A journey from boardroom to ballot

A journey from boardroom to ballot

Darshan is the son of Karnataka Rajya Raitha Sangha leader and Melukote legislator K S Puttannaiah, who passed away all of a sudden in February. File photo

In 2015, Darshan Puttannaiah, founder and chief executive at Qwinix Technologies, a software company, was among 40 entrepreneurs under the age of 40 honoured by the Denver Business Journal in the US.

Three years later, with a green shawl draped over his shoulder, Darshan is braving the scorching summer sun to seek votes as the Swaraj India’s candidate from the Melukote Assembly constituency. Darshan is the son of Karnataka Rajya Raitha Sangha leader and Melukote legislator K S Puttannaiah, who passed away all of a sudden in February.  

This election, a handful of candidates who stayed away from electoral politics despite belonging to families of politicians, are embarking on a journey from corporate boardrooms to the ballot.  

“I had no intention to join politics, but I’ve always loved the activism part of it, like the Raitha Sangha,” says Darshan, 41, who moved to the US in 2001 after earning a degree in instrumentation technology.

Darshan says he spent a “considerable” time in Melukote over the past year, helping not only his father but also farmers. He started Code for Farmers, a nonprofit that brought coders together to provide technology solutions to farmers.

His father’s passing, however, left him with little choice. “It’s a huge lifestyle shift, but now I realise that whatever I did was on the path to this. People wanted me to contest and I need to live up to the faith they had in my father.”

The Hoskote constituency is also witnessing the debut of a C-suite executive. BJP’s Sharath Bachegowda, 36, was chief executive at Evexia Nutritions, a Bengaluru-based nutraceutical firm. The son of former minister B N Bachegowda, Sharath holds a mechanical engineering degree and went on to study MS in the US.

Surgical gastroenterologist Dr Preethan Nagappa, 47, has also taken the political plunge as the BJP’s candidate from the Hanur Assembly constituency. He is the son of former minister H Nagappa, who was tragically found dead in 2002 in the Chengadi forest in Chamarajanagar district, 106 days after he was abducted by notorious brigand Veerappan.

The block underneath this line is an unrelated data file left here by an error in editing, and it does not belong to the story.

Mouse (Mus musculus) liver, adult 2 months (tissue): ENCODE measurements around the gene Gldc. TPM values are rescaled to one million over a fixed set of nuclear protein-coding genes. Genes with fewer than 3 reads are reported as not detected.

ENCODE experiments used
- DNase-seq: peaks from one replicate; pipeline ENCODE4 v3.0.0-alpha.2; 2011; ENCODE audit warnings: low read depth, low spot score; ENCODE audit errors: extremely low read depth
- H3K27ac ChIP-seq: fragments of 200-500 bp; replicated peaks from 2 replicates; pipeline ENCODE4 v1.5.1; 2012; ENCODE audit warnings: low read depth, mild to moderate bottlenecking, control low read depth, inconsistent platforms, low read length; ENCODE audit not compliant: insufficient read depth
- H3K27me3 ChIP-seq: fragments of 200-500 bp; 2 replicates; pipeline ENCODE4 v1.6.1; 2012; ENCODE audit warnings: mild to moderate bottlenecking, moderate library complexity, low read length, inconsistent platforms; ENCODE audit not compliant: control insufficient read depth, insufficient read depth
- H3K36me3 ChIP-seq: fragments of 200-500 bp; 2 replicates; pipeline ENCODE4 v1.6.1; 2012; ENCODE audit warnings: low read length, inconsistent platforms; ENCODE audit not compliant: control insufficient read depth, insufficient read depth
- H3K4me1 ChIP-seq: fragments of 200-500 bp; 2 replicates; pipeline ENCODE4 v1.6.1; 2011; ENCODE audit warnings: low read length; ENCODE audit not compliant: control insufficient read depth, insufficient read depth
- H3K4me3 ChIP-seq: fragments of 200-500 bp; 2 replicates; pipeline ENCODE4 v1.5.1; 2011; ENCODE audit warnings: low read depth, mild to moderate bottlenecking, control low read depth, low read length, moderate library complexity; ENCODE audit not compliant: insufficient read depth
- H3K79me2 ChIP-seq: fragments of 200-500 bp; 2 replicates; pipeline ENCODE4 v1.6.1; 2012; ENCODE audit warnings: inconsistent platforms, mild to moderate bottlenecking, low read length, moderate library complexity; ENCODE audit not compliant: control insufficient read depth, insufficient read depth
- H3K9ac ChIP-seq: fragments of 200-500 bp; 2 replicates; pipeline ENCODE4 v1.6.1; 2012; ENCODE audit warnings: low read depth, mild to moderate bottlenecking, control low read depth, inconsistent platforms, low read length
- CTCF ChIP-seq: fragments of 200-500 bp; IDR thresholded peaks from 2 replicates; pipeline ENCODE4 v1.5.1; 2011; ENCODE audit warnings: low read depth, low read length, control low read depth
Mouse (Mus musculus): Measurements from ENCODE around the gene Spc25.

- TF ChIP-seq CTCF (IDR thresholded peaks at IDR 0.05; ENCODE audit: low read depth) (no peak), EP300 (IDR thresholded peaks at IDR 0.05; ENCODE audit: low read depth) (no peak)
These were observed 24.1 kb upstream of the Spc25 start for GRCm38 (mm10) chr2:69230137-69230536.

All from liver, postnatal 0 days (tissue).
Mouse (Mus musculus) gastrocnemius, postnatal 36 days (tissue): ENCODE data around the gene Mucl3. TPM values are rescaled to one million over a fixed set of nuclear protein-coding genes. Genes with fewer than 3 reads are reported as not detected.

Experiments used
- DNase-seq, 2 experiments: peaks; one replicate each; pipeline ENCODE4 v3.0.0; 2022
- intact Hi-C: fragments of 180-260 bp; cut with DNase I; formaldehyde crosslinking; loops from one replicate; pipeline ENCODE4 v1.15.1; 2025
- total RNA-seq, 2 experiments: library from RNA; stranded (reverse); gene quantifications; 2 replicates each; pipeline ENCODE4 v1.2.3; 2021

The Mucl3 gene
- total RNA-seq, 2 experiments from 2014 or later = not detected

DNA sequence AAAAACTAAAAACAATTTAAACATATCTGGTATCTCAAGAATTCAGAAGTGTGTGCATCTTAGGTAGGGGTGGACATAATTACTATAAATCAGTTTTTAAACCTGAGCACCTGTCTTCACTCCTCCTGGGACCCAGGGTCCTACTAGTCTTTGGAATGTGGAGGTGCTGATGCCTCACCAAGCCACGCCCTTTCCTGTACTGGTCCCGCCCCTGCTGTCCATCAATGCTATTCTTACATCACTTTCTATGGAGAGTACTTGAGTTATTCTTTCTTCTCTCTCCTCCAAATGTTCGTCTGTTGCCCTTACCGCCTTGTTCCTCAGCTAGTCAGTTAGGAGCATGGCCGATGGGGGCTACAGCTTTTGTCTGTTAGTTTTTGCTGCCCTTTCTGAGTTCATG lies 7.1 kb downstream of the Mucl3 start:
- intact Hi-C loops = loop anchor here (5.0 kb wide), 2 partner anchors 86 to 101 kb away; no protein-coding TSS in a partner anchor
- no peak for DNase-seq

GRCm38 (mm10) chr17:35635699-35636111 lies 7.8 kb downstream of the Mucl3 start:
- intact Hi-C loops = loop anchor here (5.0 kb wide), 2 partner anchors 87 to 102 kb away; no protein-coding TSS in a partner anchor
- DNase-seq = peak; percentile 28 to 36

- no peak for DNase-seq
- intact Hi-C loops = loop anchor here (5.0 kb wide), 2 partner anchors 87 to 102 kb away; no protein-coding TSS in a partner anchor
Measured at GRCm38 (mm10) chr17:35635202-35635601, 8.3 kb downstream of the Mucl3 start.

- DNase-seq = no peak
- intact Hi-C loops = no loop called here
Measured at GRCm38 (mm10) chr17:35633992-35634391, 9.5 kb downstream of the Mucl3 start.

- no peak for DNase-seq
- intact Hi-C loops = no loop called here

“There was pressure on me to contest elections since the last ten years,” says Preethan, the director of the Bangalore Institute of Gastroenterology. “Even in the 2013 elections, there was pressure from supporters, but it was only this election that it became serious enough for me to contest.”

The circumstances in which Agriculture Minister Krishna Byre Gowda entered politics was similar. He had a job in Washington DC when his father, former minister C Byre Gowda, passed away in 2003. Krishna flew back and contested the byelection from the erstwhile Vemgal constituency in Kolar district that his father represented.

Dr Preethan convulsed with laughter when asked to describe the shift from being a practising medical professional to politics. “This is my first time as a candidate. I’ll know what the shift means only after a year or so.”

Another doctor is in the fray. Chief Minister Siddaramaiah’s 37-year-old son Dr Yathindra is the Congress’ candidate from the Varuna constituency that his father represented. Yathindra earned his Doctor of Medicine (MD) degree from the Jawaharlal Nehru Medical College in 2009.

Apparently, Siddaramaiah was not keen on launching Yathindra if it was not for the death of his younger son and political heir Rakesh.

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